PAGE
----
This super-lightweight plain-weave silk fabric is made from tightly twisted fibers and drapes really well. It’s semi-transparent or sheer, and has a fair bit of stretch and a slightly coarse feel, although it’s smoother and more lustrous than georgette. More inexpensive versions are made from polyester. Silk chiffon is commonly used for blouses, lingerie and evening wear. It can be quite difficult to handle when sewing and hems are best sewn by hand or with an overlocker. French seams are often used for sheer fabrics like this to give a neat finish, as they tend to show through to the right side.

Crêpe-de-chine

This is a lightweight, plain-weave, smooth silk fabric that also drapes well. It has a matte texture and muted luster. It is used for making lingerie, blouses and evening wears.

Devoré velvet

This is a luxurious, textured, lightweight silk fabric that is treated with an acid to burn away the nap to uncover a pattern. It’s often used for smart dresses and evening wear.

Dupion

This is also called doupioni and slub silk. A medium-weight, plain-weave silk fabric which has a crisp texture. The fabric is woven tightly with a different sized weft and warp threads that give it a textured appearance and highly-lustrous surface. It’s generally used for posh dresses, jackets, evening wear, and bridal wear.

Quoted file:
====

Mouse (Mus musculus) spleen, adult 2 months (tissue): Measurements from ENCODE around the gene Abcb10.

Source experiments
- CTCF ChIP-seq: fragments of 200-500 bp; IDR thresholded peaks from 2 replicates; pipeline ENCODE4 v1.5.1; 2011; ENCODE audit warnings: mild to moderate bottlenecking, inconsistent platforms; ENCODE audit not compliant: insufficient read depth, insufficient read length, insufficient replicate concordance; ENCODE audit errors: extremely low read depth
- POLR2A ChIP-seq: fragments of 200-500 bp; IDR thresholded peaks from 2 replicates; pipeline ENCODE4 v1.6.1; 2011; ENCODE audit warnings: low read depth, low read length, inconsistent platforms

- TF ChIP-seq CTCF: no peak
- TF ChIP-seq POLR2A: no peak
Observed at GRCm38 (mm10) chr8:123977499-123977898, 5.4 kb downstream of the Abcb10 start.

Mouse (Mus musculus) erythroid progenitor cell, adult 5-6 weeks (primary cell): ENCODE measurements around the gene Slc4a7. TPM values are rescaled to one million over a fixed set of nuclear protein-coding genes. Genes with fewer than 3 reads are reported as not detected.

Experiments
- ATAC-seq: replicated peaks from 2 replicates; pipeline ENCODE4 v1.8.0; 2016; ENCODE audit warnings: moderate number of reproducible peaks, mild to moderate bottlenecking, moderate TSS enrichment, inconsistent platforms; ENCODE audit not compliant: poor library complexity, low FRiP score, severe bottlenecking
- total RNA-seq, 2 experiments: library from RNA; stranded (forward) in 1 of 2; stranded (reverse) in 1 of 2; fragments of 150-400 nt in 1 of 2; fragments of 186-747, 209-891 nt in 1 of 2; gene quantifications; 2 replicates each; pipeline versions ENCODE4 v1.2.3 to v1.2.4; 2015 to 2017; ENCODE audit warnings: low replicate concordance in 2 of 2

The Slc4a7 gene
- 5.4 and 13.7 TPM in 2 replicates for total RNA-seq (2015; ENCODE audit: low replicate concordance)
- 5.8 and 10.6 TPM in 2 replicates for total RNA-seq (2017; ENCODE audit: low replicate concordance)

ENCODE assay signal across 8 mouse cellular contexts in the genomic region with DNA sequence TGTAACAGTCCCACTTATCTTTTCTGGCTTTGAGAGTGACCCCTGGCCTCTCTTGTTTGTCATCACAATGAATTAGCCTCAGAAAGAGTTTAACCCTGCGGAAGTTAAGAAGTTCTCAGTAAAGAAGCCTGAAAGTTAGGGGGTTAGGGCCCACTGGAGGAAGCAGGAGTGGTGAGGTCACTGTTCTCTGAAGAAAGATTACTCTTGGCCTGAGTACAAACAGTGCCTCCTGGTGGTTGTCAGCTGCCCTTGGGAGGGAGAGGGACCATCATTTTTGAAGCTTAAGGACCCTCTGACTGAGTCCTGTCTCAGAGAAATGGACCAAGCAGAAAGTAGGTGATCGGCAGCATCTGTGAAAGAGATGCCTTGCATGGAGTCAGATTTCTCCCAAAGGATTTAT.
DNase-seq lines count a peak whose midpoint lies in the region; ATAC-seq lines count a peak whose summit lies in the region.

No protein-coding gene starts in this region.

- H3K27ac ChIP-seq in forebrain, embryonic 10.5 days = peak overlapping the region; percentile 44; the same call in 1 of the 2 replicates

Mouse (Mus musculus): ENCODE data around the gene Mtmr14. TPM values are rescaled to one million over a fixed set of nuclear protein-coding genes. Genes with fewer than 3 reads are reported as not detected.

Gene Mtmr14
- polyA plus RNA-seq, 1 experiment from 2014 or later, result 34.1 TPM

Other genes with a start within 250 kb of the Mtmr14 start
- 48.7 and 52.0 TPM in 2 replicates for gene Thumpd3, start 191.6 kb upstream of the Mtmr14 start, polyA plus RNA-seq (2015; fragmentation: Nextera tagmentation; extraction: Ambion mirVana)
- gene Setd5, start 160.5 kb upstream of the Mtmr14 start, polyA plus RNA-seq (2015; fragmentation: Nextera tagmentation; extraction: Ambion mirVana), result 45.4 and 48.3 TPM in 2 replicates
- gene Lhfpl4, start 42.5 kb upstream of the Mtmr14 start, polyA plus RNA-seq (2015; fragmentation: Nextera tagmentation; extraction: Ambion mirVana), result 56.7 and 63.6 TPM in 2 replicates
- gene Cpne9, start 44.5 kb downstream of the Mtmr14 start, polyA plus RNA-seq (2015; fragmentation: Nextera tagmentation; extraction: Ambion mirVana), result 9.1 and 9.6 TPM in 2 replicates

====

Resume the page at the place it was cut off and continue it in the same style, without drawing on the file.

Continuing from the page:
Habutai

This is sometimes called China silk. Plain-weave, glossy silk fabric, which is woven in both light- and medium-weight versions. Habutai was woven in Japan, but these days, they now come from China. The fabric is soft with a lustrous finish and is used for dresses, lingerie, blouses, jackets, scarves, and linings.

Georgette

This is also called crêpe Georgette. This is a lightweight, loosely woven sheer fabric made from highly twisted yarns. It has a crinkled surface and is made in plain and patterned versions. Its main uses are for blouses, dresses and evening wear.

Organza

This is a very fine, sheer plain-weave silk fabric with a sheen. It’s woven from highly twisted threads that make it very strong. Though lightweight, the fabric is crisp and is often used for trims, collars, facings and fabric flowers as well as for evening and bridal wear.

Shantung

This is a medium-weight, plain-weave silk fabric that is woven from irregular threads and so has a rough texture. It’s identical to dupion but is lighter weight and more irregular. It’s mostly used for shirts, dresses, and trousers.

Silk-Cotton Mix

A soft, lightweight fabric that has a cotton weave combined with the luster and drape of silk. It’s often used to make blouses and dresses.